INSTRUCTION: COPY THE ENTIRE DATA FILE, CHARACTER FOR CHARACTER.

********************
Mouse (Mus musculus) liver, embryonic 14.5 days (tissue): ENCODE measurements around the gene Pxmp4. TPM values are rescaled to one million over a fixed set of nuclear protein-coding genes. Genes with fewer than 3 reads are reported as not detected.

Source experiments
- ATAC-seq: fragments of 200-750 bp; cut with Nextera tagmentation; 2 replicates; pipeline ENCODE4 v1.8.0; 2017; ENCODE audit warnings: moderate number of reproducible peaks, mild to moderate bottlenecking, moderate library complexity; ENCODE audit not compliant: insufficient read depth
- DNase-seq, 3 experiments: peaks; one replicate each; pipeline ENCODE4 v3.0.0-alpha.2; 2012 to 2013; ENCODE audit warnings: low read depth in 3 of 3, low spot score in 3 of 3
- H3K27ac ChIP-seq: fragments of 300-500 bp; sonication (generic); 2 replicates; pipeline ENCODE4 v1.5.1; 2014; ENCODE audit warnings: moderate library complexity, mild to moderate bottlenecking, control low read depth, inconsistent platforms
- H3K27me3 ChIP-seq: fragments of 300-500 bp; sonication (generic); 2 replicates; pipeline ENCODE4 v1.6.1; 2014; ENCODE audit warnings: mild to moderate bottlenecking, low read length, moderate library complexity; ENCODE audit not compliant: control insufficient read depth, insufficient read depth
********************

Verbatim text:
Mouse (Mus musculus) liver, embryonic 14.5 days (tissue): ENCODE measurements around the gene Pxmp4. TPM values are rescaled to one million over a fixed set of nuclear protein-coding genes. Genes with fewer than 3 reads are reported as not detected.

Source experiments
- ATAC-seq: fragments of 200-750 bp; cut with Nextera tagmentation; 2 replicates; pipeline ENCODE4 v1.8.0; 2017; ENCODE audit warnings: moderate number of reproducible peaks, mild to moderate bottlenecking, moderate library complexity; ENCODE audit not compliant: insufficient read depth
- DNase-seq, 3 experiments: peaks; one replicate each; pipeline ENCODE4 v3.0.0-alpha.2; 2012 to 2013; ENCODE audit warnings: low read depth in 3 of 3, low spot score in 3 of 3
- H3K27ac ChIP-seq: fragments of 300-500 bp; sonication (generic); 2 replicates; pipeline ENCODE4 v1.5.1; 2014; ENCODE audit warnings: moderate library complexity, mild to moderate bottlenecking, control low read depth, inconsistent platforms
- H3K27me3 ChIP-seq: fragments of 300-500 bp; sonication (generic); 2 replicates; pipeline ENCODE4 v1.6.1; 2014; ENCODE audit warnings: mild to moderate bottlenecking, low read length, moderate library complexity; ENCODE audit not compliant: control insufficient read depth, insufficient read depth